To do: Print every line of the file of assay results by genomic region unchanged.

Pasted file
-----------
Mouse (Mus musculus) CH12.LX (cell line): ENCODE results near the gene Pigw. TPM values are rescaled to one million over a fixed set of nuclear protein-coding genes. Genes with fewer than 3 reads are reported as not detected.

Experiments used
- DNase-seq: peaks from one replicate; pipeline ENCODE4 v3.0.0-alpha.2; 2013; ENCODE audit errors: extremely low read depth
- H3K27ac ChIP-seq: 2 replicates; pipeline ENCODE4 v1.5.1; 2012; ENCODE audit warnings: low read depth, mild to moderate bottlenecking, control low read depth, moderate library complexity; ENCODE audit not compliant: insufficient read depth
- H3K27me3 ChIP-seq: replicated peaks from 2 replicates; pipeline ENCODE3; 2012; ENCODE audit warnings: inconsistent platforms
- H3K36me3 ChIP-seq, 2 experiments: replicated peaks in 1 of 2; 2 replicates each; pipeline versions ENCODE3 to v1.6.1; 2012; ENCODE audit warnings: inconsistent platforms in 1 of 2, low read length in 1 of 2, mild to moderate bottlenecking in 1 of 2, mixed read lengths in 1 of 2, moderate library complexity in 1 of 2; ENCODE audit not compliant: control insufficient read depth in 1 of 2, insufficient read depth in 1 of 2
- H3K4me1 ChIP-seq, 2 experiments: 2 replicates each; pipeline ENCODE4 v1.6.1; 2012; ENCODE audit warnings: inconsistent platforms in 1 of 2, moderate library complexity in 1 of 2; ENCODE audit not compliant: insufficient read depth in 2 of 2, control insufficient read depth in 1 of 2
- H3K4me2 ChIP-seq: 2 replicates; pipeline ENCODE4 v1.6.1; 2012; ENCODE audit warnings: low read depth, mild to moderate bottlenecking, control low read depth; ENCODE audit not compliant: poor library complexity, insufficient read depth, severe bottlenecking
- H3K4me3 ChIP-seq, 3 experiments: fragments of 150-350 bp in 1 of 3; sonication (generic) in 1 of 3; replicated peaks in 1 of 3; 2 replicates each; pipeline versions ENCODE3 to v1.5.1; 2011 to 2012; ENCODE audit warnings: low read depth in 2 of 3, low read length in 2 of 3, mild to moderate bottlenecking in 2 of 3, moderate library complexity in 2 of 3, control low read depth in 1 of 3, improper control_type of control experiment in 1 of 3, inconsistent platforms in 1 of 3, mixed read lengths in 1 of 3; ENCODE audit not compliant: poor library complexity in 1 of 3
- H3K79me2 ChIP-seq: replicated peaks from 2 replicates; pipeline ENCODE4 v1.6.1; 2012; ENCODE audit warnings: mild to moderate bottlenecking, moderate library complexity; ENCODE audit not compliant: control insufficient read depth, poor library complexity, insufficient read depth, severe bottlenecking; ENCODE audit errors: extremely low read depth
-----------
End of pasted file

Mouse (Mus musculus) CH12.LX (cell line): ENCODE results near the gene Pigw. TPM values are rescaled to one million over a fixed set of nuclear protein-coding genes. Genes with fewer than 3 reads are reported as not detected.

Experiments used
- DNase-seq: peaks from one replicate; pipeline ENCODE4 v3.0.0-alpha.2; 2013; ENCODE audit errors: extremely low read depth
- H3K27ac ChIP-seq: 2 replicates; pipeline ENCODE4 v1.5.1; 2012; ENCODE audit warnings: low read depth, mild to moderate bottlenecking, control low read depth, moderate library complexity; ENCODE audit not compliant: insufficient read depth
- H3K27me3 ChIP-seq: replicated peaks from 2 replicates; pipeline ENCODE3; 2012; ENCODE audit warnings: inconsistent platforms
- H3K36me3 ChIP-seq, 2 experiments: replicated peaks in 1 of 2; 2 replicates each; pipeline versions ENCODE3 to v1.6.1; 2012; ENCODE audit warnings: inconsistent platforms in 1 of 2, low read length in 1 of 2, mild to moderate bottlenecking in 1 of 2, mixed read lengths in 1 of 2, moderate library complexity in 1 of 2; ENCODE audit not compliant: control insufficient read depth in 1 of 2, insufficient read depth in 1 of 2
- H3K4me1 ChIP-seq, 2 experiments: 2 replicates each; pipeline ENCODE4 v1.6.1; 2012; ENCODE audit warnings: inconsistent platforms in 1 of 2, moderate library complexity in 1 of 2; ENCODE audit not compliant: insufficient read depth in 2 of 2, control insufficient read depth in 1 of 2
- H3K4me2 ChIP-seq: 2 replicates; pipeline ENCODE4 v1.6.1; 2012; ENCODE audit warnings: low read depth, mild to moderate bottlenecking, control low read depth; ENCODE audit not compliant: poor library complexity, insufficient read depth, severe bottlenecking
- H3K4me3 ChIP-seq, 3 experiments: fragments of 150-350 bp in 1 of 3; sonication (generic) in 1 of 3; replicated peaks in 1 of 3; 2 replicates each; pipeline versions ENCODE3 to v1.5.1; 2011 to 2012; ENCODE audit warnings: low read depth in 2 of 3, low read length in 2 of 3, mild to moderate bottlenecking in 2 of 3, moderate library complexity in 2 of 3, control low read depth in 1 of 3, improper control_type of control experiment in 1 of 3, inconsistent platforms in 1 of 3, mixed read lengths in 1 of 3; ENCODE audit not compliant: poor library complexity in 1 of 3
- H3K79me2 ChIP-seq: replicated peaks from 2 replicates; pipeline ENCODE4 v1.6.1; 2012; ENCODE audit warnings: mild to moderate bottlenecking, moderate library complexity; ENCODE audit not compliant: control insufficient read depth, poor library complexity, insufficient read depth, severe bottlenecking; ENCODE audit errors: extremely low read depth